John Asgill

From Wikipedia, the free encyclopedia
Jump to: navigation, search
John Asgill
Born 25 March 1659
Died 10 November 1738 (aged 79)
Occupation lawyer, politician, pamphleteer
Notable work An Argument Proving, that … Man may be Translated

John Asgill (25 March 1659 – 10 November 1738) was an eccentric English writer and politician.

Life[edit]

He studied law at the Middle Temple, 1686, and was called to the bar in 1692. He founded the first land bank in 1695 with Nicholas Barbon, which, after proving to be a profitable venture, merged with the land bank of John Briscoe in 1696. However, after profits dropped, the bank closed in 1699. He was then elected that year as Member of Parliament for Bramber.[1]

In 1700 Asgill had published An Argument Proving, that … Man may be Translated, a pamphlet aiming to prove that death was not obligatory upon Christians, which, much to his surprise, caused a public outcry and led to his expulsion from the Irish House of Commons in 1703, only a short time after he had stood successfully for Enniscorthy. He fell on hard times, and passed the rest of his life between the Fleet prison and the King's Bench, but his zeal as a pamphleteer continued unabated.

References[edit]

Cousin, John William (1910). "Wikisource link to Asgill, John". A Short Biographical Dictionary of English Literature. London: J. M. Dent & Sons. Wikisource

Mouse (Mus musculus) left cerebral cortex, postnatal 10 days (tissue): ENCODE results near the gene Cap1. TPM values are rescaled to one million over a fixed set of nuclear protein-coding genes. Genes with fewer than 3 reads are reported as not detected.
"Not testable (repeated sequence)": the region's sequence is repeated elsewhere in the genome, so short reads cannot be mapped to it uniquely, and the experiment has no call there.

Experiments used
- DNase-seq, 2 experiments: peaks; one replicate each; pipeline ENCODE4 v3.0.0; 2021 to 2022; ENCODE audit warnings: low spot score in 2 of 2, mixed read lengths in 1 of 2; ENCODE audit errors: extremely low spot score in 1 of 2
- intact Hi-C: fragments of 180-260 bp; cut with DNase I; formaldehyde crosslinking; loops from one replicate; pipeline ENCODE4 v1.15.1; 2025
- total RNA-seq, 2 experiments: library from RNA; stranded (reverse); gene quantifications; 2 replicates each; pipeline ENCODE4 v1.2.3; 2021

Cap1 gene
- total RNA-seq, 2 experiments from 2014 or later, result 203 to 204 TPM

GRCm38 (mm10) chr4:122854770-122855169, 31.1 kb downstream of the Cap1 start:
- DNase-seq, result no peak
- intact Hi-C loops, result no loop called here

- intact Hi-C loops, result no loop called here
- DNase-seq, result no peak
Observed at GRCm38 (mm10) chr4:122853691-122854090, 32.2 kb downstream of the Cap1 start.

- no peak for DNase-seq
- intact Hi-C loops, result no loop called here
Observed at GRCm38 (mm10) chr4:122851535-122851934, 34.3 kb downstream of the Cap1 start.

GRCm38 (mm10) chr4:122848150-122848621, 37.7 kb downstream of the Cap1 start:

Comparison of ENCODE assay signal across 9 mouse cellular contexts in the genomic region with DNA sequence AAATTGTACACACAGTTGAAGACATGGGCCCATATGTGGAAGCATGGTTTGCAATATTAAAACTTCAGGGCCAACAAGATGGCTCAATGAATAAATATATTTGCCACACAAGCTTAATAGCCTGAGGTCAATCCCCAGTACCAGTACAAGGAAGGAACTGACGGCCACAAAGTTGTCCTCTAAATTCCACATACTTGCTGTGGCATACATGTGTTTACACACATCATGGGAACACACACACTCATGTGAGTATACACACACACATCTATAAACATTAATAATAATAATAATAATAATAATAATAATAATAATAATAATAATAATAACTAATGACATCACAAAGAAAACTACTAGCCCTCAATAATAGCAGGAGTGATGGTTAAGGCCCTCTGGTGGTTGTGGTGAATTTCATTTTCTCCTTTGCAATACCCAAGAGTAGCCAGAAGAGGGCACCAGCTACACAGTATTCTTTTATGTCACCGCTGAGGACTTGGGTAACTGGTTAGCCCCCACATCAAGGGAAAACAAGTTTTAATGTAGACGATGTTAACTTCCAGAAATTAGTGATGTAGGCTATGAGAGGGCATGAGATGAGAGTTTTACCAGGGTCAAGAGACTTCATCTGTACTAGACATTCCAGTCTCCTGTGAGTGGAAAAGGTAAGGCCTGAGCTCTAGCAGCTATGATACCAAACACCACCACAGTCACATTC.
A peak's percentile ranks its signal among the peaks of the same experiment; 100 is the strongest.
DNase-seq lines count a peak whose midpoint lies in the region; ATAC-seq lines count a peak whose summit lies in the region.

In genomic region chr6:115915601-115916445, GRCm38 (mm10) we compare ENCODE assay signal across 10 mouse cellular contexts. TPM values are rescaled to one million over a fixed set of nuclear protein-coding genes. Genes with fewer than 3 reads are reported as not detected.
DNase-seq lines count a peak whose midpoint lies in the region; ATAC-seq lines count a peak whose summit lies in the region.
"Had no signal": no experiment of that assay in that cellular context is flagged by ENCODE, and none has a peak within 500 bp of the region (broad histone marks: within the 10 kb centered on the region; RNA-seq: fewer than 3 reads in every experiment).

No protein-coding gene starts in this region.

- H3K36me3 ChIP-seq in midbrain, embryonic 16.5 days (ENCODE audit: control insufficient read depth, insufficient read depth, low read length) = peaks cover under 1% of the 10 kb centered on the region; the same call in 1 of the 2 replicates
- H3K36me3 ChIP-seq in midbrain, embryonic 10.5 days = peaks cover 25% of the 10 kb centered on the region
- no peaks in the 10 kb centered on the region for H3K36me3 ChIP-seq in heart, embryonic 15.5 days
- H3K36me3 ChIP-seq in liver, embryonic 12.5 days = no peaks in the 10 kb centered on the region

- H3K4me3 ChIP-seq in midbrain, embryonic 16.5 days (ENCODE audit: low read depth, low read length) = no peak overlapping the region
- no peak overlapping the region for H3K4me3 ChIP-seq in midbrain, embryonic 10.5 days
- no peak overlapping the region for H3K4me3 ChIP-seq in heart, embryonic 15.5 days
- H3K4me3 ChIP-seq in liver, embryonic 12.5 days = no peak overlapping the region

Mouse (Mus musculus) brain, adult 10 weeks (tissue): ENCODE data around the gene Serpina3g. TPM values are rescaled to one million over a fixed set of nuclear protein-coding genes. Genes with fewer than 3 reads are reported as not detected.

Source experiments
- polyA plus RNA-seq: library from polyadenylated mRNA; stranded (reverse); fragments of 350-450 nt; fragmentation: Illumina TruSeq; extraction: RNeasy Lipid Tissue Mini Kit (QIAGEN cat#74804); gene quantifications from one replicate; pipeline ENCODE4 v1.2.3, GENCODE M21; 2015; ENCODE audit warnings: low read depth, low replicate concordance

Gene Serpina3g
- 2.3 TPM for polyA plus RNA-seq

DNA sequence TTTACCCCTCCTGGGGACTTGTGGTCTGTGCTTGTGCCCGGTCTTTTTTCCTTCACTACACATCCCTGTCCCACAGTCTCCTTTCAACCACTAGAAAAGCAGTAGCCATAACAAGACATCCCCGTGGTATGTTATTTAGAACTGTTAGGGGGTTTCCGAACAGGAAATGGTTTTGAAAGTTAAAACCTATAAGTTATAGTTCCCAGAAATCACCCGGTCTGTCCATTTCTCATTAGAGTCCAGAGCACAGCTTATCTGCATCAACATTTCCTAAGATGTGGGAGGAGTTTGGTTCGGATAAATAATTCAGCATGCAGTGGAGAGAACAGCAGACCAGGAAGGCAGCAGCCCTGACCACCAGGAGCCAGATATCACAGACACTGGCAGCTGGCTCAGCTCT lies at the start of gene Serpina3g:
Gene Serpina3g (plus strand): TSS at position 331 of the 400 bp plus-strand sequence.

Notes[edit]

  1. ^ Greaves, Richard L. "Asgill, John". Oxford Dictionary of National Biography (online ed.). Oxford University Press. doi:10.1093/ref:odnb/734.  (Subscription or UK public library membership required.). The first edition of this text is available as an article on Wikisource:  "Asgill, John". Dictionary of National Biography. London: Smith, Elder & Co. 1885–1900. 

Further reading[edit]

Entry at History of Parliament Online

Attribution[edit]

 This article incorporates text from a publication now in the public domainCousin, John William (1910). A Short Biographical Dictionary of English Literature. London: J. M. Dent & Sons. Wikisource 

Parliament of Ireland
Preceded by
Richard Barry
John Seymour
Member of Parliament for Enniscorthy
1703
Served alongside: Morley Saunders
Succeeded by
Morley Saunders
William Berry